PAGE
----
PTSD and A Fear of Normalcy

 One of the first things I do when I wake up in the morning is check my Timehop app (for those of you who don't know, it is an "on this day" type of app that will pull up all pictures and posts from this day as many years back as it can). While I have always found this particular routine soothing (thank you, OCD), it is raising a very specific issue for me that is becoming increasingly hard to ignore.

I am not ready for normalcy. 

Let me preface by saying that I miss the world where leaving my house wasn't scary. However, after the last two years, and what has become glaring PTSD issues, I would much prefer sitting comfortably in fear than trying to readjust to the new definitions of normal. I am not naive enough to believe that the world will go back to what it was before COVID-19 wreaked havoc, but I am also not ready to rely solely on the decisions of others. Every time I watch TV, my brain goes to how close people are, or the lack of masking, or how long it has been since I got my booster. People may argue that this is the media's fault, or the government, or whomever it is that they would like to blame. I don't fault people for this; the last two years (maybe longer?) have been quite the train-wreck, but there's more to it than just finding someone to blame...

Post Traumatic Stress Disorder is real, and it's paralyzing.

I am not talking just from an infection perspective. Sure, living through COVID was scary, but the idea of re-entering society after having to restructure our social skills to adapt to new health protocols, job changes, personal upheavals, etc, the idea of having to re-enter a society and being expected to resume "normal" functioning feels terrifying and, frankly, unfair. Some of us (ok, maybe just me) are just not there yet. a lifted mandate doesn't erase the fear and pain from the last two years. Any and all coping skills developed throughout this time are sometimes not adaptable to the new world.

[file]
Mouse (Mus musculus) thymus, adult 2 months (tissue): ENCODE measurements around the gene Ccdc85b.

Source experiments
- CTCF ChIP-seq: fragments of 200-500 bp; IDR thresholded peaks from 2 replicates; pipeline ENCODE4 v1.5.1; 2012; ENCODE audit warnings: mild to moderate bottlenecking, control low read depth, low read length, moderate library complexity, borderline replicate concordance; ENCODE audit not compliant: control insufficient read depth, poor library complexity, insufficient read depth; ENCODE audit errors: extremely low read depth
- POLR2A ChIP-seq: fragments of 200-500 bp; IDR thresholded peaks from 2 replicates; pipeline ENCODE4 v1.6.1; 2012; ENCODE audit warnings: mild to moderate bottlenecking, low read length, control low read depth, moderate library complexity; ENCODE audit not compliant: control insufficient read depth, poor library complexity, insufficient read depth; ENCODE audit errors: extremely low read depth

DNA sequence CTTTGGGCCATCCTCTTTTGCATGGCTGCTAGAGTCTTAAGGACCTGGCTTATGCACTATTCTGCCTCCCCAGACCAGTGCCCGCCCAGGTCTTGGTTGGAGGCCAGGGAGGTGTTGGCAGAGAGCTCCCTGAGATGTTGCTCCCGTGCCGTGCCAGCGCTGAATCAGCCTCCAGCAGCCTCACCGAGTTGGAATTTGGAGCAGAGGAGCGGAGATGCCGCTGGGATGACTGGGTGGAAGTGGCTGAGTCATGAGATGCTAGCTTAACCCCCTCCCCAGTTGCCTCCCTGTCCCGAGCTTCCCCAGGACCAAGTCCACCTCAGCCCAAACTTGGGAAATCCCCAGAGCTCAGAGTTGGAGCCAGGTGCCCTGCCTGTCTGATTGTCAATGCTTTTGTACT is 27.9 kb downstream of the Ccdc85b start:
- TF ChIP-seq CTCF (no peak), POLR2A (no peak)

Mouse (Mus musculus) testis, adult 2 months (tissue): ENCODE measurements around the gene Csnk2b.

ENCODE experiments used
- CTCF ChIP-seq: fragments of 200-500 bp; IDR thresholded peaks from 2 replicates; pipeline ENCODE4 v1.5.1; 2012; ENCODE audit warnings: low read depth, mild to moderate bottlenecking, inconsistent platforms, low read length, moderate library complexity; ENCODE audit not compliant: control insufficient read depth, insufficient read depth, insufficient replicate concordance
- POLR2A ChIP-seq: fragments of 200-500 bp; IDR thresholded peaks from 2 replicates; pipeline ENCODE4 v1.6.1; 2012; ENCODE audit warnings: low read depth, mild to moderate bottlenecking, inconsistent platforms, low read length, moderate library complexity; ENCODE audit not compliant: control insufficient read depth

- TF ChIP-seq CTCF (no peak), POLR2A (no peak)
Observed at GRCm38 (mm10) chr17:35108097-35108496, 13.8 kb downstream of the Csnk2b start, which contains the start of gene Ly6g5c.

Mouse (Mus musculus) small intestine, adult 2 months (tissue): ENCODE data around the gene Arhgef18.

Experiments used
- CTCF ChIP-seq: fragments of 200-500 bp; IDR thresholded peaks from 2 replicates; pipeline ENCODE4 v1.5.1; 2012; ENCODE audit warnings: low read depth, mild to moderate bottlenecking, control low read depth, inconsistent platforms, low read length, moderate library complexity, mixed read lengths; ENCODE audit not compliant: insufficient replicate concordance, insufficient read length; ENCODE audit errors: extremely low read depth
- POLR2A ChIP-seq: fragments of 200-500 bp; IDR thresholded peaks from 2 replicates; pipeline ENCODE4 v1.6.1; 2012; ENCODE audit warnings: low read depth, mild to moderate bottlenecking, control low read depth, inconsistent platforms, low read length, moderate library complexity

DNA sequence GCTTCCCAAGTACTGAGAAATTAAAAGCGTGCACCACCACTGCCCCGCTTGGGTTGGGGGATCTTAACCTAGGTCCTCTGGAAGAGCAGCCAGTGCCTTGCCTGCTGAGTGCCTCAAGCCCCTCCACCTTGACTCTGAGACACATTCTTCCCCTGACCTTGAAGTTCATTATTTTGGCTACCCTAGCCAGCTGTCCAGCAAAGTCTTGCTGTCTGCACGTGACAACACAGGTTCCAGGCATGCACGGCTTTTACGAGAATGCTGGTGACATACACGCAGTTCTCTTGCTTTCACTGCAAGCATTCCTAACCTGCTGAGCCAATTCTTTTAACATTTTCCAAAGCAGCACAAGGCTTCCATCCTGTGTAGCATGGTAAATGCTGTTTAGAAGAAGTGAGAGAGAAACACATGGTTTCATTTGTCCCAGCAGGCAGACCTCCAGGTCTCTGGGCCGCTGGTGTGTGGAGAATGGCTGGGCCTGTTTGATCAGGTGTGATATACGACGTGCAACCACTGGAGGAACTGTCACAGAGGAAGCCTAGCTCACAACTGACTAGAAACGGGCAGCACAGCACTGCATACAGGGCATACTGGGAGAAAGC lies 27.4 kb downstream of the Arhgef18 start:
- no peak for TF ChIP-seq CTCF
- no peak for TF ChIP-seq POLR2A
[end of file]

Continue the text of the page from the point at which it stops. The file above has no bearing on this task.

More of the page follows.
This isn't going back to normal, there is no normal. What we are being asked to do (and rightfully so) is to yet again restructure our social engagement to fit into a new societal system, one that is now new and riddle with added fears and concerns. While I was once excited to plan international travel, the idea of traveling in the upcoming months is daunting. Sending my children to school feels scarier now than it did at the height of the pandemic, and while I know part of this is me reflecting my own fears on them, the fact remains that the world was just becoming predictable again, and the lack of predictability and structure that comes with lifted mandates is not something I was prepared for. 

As far as my personal life goes, all I will say is that the thought of re-entering society after two years of massive life overhaul is keeping me up at night. So, if you are one of the people who has been on the receiving end of my anxiety-induced anger, or will be in the upcoming weeks, I apologize in advance. I would love to tell you that I will be more conscious and try to control myself, but that's not entirely true, since right now, I have very little control over my emotions. Also, if you ask me how I'm doing, and we are close enough, have a box of tissues ready.

I understand mask fatigue. I understand how important it is to let our children go to school maskless. I understand the importance of open tourism for the economy. I understand the importance of socialization for mental health. However, none of that is enough to lower my anxiety and keep me from breaking down after school drop off. And what is harder is having to witness the continued divide in society that has resulted from a lack of understanding of the PTSD that has resulted from the last two years, and the inability of people to understand and/or be supportive of the fact that some of us just aren't ready.

A little grace goes a long way, friends. Keep that in mind.


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